Added: NCRC Classic Half Marathon

2018-05-17 16_42_57-Umstead Half Marathon - 21km Running Route near Cary (ID_ 613619)

I’m running another Half Marathon this weekend — my third HM race this year. This coming race wasn’t planned, but a friend is unable to run and transferred her bib to me.

The NCRC Classic Half Marathon is a fairly hilly route through Umstead State Park in Raleigh, NC. The terrain is mixed road and hard-packed gravel, much like the Tobacco Road Marathon back in March.

This may be the hilliest half I’ve ran, with an elevation gain of over 700ft. Despite that, I’d still love to complete it around the 2 hour mark. They have pacing groups available, so I’ll try to run between the 1:50 and 2:00 pacing groups.

I was hoping some friends would sign up to run with me, but as of today the Half Marathon is actually sold out.

Click here for an interactive map of the route.

 

Music To Run With: Cloud Nine by Kygo

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I discovered Kygo a few months back and really enjoy his music and artist collaborations. Cloud Nine is his debut album and I’ve always thought the first track, Intro, would make a great backing track for a kick-ass trail running video.

Hear me out (listen above).

  • 0s: Far out view (drone footage) of a solo runner on a trail.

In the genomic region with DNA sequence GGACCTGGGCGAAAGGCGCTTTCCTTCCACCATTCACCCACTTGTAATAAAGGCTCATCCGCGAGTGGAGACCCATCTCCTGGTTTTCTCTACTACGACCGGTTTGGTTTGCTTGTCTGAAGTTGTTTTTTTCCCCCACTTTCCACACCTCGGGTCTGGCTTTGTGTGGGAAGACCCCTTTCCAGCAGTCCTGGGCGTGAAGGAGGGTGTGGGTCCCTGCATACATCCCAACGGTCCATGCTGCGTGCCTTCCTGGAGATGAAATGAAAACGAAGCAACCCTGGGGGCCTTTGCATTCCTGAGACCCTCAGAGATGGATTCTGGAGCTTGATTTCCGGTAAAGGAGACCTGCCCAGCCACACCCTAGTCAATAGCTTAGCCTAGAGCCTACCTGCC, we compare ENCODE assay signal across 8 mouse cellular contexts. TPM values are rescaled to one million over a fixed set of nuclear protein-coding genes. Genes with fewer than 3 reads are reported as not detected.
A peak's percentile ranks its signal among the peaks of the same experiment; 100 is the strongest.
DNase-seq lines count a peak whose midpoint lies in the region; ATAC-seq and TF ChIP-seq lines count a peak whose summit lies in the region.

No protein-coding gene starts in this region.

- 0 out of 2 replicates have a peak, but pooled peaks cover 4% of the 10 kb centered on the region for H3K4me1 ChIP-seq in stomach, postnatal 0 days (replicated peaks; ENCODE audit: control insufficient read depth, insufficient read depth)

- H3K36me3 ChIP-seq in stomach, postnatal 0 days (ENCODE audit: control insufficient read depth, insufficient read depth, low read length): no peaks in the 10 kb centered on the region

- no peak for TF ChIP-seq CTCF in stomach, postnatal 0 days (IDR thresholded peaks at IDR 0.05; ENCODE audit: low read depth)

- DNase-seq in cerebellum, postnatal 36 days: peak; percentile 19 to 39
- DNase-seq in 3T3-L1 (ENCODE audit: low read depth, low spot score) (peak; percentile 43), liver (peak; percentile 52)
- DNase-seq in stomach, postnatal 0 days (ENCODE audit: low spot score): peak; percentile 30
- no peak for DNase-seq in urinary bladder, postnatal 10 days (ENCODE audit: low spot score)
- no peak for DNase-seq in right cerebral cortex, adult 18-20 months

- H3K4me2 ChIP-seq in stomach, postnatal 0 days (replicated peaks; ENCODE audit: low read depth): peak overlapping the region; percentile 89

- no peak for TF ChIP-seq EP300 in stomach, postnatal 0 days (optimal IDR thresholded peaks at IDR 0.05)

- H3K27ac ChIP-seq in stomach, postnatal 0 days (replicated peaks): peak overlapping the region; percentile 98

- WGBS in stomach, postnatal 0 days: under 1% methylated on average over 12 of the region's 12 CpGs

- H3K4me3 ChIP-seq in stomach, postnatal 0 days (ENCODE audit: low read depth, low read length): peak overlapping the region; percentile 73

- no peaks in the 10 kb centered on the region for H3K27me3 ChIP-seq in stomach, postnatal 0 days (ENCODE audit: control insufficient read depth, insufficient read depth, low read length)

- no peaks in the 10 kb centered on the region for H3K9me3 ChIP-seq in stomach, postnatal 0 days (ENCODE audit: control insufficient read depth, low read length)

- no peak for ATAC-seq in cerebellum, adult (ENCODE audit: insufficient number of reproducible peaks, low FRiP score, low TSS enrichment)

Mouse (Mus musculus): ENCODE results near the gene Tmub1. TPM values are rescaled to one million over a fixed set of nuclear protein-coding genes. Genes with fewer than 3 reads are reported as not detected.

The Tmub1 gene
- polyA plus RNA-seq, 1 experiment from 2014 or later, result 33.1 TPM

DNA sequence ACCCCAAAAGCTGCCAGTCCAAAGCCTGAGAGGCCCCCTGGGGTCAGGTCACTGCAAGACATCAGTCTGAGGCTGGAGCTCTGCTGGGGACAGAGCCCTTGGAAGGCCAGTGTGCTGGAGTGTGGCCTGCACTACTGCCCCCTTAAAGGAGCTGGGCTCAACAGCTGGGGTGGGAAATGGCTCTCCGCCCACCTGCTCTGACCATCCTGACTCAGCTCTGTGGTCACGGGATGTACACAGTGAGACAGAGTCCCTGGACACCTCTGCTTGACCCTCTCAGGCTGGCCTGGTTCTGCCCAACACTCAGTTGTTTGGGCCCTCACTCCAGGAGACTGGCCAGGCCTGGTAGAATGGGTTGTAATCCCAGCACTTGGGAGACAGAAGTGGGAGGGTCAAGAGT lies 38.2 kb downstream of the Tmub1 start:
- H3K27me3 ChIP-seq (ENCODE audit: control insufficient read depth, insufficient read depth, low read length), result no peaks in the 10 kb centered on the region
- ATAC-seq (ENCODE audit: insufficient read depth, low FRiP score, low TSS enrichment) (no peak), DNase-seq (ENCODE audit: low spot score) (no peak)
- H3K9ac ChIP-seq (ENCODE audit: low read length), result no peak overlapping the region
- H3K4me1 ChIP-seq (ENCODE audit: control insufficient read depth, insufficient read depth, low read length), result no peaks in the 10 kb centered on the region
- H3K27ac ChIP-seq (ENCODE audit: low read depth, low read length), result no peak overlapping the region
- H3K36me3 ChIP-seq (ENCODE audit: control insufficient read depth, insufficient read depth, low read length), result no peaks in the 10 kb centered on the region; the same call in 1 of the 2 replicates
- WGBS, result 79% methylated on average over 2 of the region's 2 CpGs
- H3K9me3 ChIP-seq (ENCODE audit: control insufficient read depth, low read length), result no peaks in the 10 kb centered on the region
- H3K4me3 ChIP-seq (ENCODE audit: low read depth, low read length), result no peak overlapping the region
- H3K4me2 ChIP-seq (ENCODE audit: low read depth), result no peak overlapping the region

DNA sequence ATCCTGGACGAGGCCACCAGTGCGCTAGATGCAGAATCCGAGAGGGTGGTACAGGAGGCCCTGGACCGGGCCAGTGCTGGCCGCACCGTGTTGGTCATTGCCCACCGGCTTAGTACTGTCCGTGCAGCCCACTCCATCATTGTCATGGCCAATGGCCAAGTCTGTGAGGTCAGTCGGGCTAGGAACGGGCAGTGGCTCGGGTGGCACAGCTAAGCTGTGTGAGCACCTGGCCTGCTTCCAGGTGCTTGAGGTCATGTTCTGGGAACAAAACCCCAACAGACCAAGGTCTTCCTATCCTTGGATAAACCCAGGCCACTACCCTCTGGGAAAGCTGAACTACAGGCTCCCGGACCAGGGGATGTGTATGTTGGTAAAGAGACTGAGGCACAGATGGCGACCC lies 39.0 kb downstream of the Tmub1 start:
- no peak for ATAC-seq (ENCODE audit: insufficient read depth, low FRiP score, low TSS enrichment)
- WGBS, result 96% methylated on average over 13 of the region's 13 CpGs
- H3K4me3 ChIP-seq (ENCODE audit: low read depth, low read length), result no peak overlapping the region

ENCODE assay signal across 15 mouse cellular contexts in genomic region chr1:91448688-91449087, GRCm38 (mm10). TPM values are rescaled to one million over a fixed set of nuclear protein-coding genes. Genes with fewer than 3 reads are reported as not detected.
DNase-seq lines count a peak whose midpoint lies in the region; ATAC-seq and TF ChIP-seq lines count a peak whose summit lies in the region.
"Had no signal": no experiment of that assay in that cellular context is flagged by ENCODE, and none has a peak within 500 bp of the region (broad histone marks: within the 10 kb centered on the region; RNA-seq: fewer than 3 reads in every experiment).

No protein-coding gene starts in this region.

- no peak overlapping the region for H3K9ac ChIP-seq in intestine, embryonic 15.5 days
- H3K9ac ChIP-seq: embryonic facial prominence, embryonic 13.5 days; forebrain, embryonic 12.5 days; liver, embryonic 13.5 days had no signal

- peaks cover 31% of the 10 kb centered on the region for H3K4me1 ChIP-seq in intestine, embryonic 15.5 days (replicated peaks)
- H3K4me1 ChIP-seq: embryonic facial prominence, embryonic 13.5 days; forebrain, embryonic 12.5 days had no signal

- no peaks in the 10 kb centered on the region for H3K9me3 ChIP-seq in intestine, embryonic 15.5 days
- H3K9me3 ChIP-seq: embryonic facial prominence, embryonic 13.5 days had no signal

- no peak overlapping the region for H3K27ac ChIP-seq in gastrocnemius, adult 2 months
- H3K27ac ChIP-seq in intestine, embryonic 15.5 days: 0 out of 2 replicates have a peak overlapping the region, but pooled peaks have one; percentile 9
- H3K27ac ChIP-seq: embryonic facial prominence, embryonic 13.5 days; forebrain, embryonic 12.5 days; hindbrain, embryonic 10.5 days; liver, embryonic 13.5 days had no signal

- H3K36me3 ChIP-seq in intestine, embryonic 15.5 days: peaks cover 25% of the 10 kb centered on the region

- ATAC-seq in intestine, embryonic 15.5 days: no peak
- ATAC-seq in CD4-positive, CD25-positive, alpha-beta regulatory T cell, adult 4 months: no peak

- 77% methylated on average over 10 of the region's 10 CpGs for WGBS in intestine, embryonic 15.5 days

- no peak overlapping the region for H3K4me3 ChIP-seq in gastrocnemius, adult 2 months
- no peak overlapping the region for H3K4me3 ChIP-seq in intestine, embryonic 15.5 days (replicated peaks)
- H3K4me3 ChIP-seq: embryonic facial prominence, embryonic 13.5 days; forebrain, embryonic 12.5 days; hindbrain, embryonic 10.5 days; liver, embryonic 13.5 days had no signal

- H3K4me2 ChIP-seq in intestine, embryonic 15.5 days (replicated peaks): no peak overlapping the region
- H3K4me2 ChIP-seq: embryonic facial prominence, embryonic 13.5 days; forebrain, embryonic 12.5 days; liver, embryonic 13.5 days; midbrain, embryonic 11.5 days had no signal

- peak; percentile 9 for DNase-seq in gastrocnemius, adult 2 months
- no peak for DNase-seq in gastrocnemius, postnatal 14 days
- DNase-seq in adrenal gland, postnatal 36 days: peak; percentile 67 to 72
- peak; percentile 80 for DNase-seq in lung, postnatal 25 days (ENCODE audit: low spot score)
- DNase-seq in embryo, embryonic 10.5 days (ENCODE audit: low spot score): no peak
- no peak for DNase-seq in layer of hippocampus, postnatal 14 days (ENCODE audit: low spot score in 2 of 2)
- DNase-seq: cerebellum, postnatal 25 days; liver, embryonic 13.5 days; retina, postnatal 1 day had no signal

• 45s: Close up footage, feet, dirt, grit, sweat, stream crossings.
  • 1m:24s: Other runners join as they run the last section of the trail to the summit.
  • 1m:45s: They reach the summit, exhausted, arms spread wide taking in the 360 degree views.

I think that would be magic.

Aside from that, the whole album suits very well as a running accompaniment – except for the John Legend Happy Birthday track. Great song, but seems a little out of place on this album.

How to set up Interval Training on your Garmin

I’ve had my Garmin Forerunner 230 for almost 2 years now, and only recently decided to give Interval Training a go. I knew the watch had an Interval Training function, but I’d never used it.

For those unfamiliar with the term, “Interval Training” is a exercise routine that is made up of sections of intense effort, separated by short periods of rest (or recovery). The “recipe” is entirely up to you (or whatever your training plan dictates).

The idea behind Interval Training is to increase your running speed — in fact, some people refer to it as “Speed Training”, but it also helps to improve muscular endurance.

Plans can use either distance (usually meters) or time — or a mixture of both. A fairly common plan looks something like the following:

  • 1-2 mile warm-up run
  • 400 meters x6 / 1 minute rest
  • 1-2 mile cool-down

To follow this, you’d start with a short easy warm-up, run hard for 400 meters, followed by a 1 minutes recovery period. Repeat 6 times before finally cooling down with another easy run.